10 Comments on "Unlocking the Secrets of Cosmic Dawn: The Primordial Race Between Black Holes and Galaxies"

  1. When the spacetime bubble first formed baryonic matter precipitated out of the QL soup. We are in that soup and haven’t yet figured out how to see it as it is outside of spacetime. Picture a clear cloudless sky that in almost no time is filled with puffy white clouds. This is how I believe the spacetime bubble of baryons was formed.This would have happened where inflation was assumed to end. As spacetime cooled the baryons condensed first and then gaseous dark matter that makes up the fabric of spacetime cooled. When it reached the temperature at which dark matter condenses the collapsing dark matter vortices gravitationally pulled the baryonic matter with it into denser clouds.
    The rapidly forming clouds collapsed into black holes of all sizes and huge stars depending how much baryonic matter pulled into that area by the condensing dark matter. The dark matter that reaches the center of the gravity well circulates back out away from the plane which supplies the angular momentum of the universe. The Dark Matter basically streams into the gravity wells in the early universe making them deeper. During this period the first voids are formed and light is redshifted as it climbs out of the gravity wells where it spends increasingly longer periods of time. The deeper gravity wells in combination with the increasing percentage of time light spends at high redshirts gives the impression that the universe is expanding.

    • Torbjörn Larsson | February 18, 2024 at 3:40 am | Reply

      Our universe is a general relativistic universe, which self consistently describe space. There is no imaginary ‘outside’.

      The rest may well be fair physics. But it must be quantified to be science, which personal belief isn’t.

  2. The bubble of space-time is the void of space. When the nucleus (bar) of a black hole where matter is accumulated disappears, void.bar.timespace is created. These are bubbles stretching out like a dotted void line at the zz’ horizon of a black hole event. Between voids, there is a region of xy space-time boundary. There is a difference between the same space and time and different space and time.

  3. Peter D Vallianos | February 14, 2024 at 7:07 pm | Reply

    interesting and surprising article. eill need to check what instruments on JWST can detect block holes that do not emit electromagnetic radiation. assume that detection is based on gravitational effect of BH on light passing nearby that makes it to JWST.

    • Torbjörn Larsson | February 18, 2024 at 3:45 am | Reply

      The early black holes that we can observe based on their effects are supermassive black holes that release jets and promote bright star formation episodes in so called AGNs (Active Galactic Nuclei).

      “Using the James Webb Space Telescope (JWST), astronomers discovered that when our 13.8-billion-year-old universe was between 4 billion and 6 billion years old, it housed fewer feeding supermassive black holes than previously suspected.

      Such supermassive black holes, which can be millions, or even billions, of times as massive as the sun, grow by feasting on matter that surrounds them in the form of flattened disks called accretion disks. These black holes’ gravitational influences also heat that material, thereby emitting tremendous amounts of radiation. When a black hole partakes in this extreme process, the whole region (including those radiation jets) is known as an active galactic nucleus, or AGN.” [Space]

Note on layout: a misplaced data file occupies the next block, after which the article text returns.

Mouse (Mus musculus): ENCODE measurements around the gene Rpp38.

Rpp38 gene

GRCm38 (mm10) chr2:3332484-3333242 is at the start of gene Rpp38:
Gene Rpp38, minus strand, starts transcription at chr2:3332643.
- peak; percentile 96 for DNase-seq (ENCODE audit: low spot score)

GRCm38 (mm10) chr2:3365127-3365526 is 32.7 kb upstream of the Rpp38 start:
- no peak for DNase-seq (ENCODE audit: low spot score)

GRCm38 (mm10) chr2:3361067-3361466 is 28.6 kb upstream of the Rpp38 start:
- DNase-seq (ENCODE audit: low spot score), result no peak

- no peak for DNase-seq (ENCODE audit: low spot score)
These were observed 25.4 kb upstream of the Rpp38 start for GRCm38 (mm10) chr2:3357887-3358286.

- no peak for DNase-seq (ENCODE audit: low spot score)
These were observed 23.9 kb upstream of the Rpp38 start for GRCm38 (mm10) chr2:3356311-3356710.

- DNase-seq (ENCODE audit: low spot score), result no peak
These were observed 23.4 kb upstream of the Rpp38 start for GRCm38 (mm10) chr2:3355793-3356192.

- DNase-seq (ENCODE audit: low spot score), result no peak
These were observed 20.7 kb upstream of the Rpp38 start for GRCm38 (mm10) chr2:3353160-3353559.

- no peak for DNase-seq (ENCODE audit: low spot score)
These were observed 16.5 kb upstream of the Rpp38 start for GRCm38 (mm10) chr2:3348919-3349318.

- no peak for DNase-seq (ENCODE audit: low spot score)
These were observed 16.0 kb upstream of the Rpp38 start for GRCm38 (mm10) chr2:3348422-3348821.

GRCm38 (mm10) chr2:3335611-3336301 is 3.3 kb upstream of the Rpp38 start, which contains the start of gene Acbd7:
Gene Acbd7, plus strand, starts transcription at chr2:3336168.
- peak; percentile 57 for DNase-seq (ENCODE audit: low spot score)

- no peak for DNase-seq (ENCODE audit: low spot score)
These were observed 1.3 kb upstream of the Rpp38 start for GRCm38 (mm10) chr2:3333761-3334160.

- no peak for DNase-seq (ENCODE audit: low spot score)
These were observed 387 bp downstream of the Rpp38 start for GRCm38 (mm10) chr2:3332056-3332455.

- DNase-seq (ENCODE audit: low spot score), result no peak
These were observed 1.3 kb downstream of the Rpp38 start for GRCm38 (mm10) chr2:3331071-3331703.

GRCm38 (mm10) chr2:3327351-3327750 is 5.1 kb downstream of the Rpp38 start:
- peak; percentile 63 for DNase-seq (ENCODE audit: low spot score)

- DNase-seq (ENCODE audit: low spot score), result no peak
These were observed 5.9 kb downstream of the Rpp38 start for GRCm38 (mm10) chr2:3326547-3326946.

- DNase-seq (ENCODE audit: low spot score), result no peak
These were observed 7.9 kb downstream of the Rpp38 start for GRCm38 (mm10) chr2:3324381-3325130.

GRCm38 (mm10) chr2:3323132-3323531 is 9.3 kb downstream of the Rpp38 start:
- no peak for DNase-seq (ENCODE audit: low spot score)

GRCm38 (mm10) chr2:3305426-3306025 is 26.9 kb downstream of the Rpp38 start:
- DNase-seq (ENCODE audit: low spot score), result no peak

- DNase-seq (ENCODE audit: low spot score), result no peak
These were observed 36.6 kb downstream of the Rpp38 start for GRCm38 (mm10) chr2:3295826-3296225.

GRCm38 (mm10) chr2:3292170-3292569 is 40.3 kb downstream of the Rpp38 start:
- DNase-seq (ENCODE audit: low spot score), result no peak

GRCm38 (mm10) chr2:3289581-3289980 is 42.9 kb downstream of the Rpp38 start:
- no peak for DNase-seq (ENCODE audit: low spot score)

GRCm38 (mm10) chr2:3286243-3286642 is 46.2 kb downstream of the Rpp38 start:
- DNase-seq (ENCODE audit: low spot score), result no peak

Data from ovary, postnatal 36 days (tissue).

4. The primordial black hole versus Supermassive black hole (a sign of galaxy) mechanics is what we account today or just after the big bang that who contributed more in the star formation till now.

  5. Denis Joseph Chapman | February 16, 2024 at 10:26 am | Reply

    I’ve always thought what use are black holes and think they could have produced planets suns every thing in the universe not the big bang

    • Torbjörn Larsson | February 18, 2024 at 3:48 am | Reply

      No, their accretion disks do not seem to form stars or planets.

      That is meanwhile what collapsing molecular clouds are known to do. “Protostars form from molecular clouds consisting primarily of molecular hydrogen.” [Wikipedia]

  6. Torbjörn Larsson | February 18, 2024 at 3:36 am | Reply

    Joseph Silk has found yet a new vehicle to decry the standard cosmological model successes, which ironically he was an early instigator of. The proposal paper is not surprisingly ending in various hypotheticals about the early universe which are clashing against observations (such as primordial black holes).

    ““Otherwise, it’s very hard to understand where these bright galaxies came from because they’re typically smaller in the early universe. Why on earth should they be making stars so rapidly?”

    There is no lack of quantified hypotheses by groups that have done their homework. An example:
    “An international team of astronomers led by UCLA’s Smadar Naoz is doing simulations of early galaxy formation. Their computer programs track the circumstances of galactic births not long after the Big Bang. These “hot off the press” computer models include some new wrinkles. They take into account previously neglected interactions between dark matter and the primordial “stuff” of the Universe. That would be hydrogen and helium gas. The result of the simulations: tiny, bright galaxies that formed more quickly than in computer models that didn’t include those motions.”
    [Universe Today, describing the ApJ Letters paper “The Supersonic Project: Lighting Up the Faint End of the JWST UV Luminosity Function”.]

  7. Fixed gravity for you. | February 18, 2024 at 11:13 pm | Reply

    If one squints at the lower right corner of the illustration long enough, an image of Einstein wearing a respirator my appear.